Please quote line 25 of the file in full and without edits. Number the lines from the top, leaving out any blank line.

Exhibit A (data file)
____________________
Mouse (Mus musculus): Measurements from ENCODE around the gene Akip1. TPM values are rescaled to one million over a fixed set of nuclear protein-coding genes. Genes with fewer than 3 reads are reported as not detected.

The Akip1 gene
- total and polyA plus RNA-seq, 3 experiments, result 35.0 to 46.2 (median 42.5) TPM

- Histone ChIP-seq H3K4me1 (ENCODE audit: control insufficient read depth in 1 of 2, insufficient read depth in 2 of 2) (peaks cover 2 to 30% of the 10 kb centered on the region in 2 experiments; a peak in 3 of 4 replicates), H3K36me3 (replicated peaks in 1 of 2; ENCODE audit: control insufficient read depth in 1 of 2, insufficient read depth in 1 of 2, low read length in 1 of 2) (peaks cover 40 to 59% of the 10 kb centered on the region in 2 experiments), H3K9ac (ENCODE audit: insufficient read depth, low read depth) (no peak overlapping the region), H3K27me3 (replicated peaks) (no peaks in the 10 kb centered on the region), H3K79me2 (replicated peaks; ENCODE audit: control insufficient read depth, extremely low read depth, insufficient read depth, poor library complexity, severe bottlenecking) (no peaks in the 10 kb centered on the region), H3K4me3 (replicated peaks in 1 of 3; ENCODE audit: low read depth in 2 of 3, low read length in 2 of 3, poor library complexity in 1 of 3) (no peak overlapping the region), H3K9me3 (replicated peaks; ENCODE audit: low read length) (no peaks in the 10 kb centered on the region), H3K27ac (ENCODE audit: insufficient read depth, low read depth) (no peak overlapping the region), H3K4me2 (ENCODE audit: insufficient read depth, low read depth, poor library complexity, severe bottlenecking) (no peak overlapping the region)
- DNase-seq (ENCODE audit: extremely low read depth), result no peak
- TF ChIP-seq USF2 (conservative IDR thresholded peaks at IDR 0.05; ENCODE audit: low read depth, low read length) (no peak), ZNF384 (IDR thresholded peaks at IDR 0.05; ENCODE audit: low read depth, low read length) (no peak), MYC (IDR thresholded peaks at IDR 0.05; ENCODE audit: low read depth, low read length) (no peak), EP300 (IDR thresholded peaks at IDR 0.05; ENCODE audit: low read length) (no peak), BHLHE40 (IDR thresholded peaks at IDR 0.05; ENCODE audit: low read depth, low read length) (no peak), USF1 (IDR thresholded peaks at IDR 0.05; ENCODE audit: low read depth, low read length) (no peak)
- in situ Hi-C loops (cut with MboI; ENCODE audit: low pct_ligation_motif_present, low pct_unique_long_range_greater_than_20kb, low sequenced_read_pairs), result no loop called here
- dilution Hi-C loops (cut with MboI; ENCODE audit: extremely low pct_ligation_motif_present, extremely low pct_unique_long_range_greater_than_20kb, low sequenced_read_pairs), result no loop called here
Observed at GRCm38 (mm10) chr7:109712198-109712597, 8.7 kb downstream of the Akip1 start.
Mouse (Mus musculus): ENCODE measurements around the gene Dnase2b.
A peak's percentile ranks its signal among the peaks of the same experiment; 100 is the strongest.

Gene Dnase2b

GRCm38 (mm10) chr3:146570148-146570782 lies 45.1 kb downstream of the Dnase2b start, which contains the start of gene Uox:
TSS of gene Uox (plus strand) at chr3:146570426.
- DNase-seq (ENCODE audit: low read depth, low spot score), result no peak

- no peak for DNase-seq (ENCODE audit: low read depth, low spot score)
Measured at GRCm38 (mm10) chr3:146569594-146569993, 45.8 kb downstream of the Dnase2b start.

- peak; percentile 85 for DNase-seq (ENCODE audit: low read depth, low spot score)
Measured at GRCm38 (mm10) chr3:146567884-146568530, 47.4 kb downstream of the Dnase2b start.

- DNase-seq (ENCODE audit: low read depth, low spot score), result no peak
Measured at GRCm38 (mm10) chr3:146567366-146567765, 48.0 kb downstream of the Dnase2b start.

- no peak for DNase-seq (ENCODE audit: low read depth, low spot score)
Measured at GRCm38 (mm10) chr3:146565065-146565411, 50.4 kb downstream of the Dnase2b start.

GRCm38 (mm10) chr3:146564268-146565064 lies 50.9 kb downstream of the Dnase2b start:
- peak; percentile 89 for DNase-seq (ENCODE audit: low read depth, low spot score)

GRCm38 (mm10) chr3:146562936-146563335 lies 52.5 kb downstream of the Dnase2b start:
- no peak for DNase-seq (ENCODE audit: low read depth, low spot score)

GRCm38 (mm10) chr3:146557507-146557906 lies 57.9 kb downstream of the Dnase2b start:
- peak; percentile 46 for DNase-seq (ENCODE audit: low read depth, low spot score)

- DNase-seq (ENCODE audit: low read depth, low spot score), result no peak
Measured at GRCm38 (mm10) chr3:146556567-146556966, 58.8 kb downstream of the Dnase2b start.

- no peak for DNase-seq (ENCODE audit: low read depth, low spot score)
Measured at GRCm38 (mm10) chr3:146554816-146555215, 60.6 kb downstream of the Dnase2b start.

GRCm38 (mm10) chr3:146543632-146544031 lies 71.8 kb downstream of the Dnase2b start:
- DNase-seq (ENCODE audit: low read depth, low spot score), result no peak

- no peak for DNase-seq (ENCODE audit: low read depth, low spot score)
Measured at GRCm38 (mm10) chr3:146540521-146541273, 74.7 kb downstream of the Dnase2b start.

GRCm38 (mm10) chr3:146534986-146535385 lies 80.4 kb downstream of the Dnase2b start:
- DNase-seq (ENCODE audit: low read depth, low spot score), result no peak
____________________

- peak; percentile 89 for DNase-seq (ENCODE audit: low read depth, low spot score)